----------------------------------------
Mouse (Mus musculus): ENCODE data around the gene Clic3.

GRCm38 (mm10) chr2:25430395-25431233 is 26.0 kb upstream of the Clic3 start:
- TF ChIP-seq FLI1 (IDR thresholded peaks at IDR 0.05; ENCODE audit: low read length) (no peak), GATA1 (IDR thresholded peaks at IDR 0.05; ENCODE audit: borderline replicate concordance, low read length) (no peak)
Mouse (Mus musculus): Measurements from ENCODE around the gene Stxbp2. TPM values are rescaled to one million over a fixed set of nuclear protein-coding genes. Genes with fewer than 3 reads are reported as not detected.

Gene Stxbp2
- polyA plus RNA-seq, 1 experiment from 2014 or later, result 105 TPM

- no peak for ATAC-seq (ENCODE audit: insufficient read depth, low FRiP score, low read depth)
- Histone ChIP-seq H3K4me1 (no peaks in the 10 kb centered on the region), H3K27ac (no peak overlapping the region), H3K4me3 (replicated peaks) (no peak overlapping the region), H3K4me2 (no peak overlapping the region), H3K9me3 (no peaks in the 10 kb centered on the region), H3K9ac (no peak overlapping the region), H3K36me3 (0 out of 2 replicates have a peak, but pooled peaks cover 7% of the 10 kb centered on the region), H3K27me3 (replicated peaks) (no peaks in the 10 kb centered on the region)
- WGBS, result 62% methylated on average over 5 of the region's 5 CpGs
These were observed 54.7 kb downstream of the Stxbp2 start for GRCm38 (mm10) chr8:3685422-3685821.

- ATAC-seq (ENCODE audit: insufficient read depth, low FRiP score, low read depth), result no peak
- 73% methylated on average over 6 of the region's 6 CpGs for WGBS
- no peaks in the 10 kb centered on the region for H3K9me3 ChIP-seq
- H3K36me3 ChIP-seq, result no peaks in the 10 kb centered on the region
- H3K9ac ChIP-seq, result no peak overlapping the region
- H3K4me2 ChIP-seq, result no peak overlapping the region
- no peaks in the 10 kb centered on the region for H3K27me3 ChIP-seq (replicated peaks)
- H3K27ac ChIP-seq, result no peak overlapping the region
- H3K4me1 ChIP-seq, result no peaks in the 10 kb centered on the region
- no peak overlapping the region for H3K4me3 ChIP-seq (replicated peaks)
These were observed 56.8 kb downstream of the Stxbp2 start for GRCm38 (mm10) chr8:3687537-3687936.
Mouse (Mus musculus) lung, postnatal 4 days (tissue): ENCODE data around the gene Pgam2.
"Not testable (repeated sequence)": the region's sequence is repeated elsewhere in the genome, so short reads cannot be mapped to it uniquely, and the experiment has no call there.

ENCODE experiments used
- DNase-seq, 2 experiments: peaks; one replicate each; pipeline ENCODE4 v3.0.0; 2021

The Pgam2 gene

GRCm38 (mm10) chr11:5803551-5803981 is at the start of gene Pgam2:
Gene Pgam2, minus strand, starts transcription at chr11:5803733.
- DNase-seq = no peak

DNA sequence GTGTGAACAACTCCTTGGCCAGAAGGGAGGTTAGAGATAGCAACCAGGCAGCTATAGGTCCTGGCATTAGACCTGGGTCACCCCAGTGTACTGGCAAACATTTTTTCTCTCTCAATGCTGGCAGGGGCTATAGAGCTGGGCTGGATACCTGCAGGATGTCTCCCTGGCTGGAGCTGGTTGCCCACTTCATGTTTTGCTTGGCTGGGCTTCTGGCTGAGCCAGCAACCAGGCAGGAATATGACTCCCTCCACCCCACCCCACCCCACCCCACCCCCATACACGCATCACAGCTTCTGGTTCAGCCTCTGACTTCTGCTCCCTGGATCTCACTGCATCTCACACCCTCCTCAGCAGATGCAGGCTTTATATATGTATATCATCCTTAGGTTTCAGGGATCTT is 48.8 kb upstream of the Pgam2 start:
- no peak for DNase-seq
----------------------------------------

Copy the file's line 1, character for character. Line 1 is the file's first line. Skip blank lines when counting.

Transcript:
Mouse (Mus musculus): ENCODE data around the gene Clic3.